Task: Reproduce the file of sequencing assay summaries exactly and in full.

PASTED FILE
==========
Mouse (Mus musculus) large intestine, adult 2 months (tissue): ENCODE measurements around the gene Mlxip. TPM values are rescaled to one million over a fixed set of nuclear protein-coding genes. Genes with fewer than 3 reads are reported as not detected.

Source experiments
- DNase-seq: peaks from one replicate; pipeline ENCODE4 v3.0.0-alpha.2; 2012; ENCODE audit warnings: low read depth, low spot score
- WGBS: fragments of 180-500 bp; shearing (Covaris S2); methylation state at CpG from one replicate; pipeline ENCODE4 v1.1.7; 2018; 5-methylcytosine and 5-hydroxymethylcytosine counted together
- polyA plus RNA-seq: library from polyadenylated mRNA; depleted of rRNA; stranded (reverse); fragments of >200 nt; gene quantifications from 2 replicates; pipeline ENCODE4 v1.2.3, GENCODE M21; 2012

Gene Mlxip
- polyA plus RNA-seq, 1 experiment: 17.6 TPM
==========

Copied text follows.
Mouse (Mus musculus) large intestine, adult 2 months (tissue): ENCODE measurements around the gene Mlxip. TPM values are rescaled to one million over a fixed set of nuclear protein-coding genes. Genes with fewer than 3 reads are reported as not detected.

Source experiments
- DNase-seq: peaks from one replicate; pipeline ENCODE4 v3.0.0-alpha.2; 2012; ENCODE audit warnings: low read depth, low spot score
- WGBS: fragments of 180-500 bp; shearing (Covaris S2); methylation state at CpG from one replicate; pipeline ENCODE4 v1.1.7; 2018; 5-methylcytosine and 5-hydroxymethylcytosine counted together
- polyA plus RNA-seq: library from polyadenylated mRNA; depleted of rRNA; stranded (reverse); fragments of >200 nt; gene quantifications from 2 replicates; pipeline ENCODE4 v1.2.3, GENCODE M21; 2012

Gene Mlxip
- polyA plus RNA-seq, 1 experiment: 17.6 TPM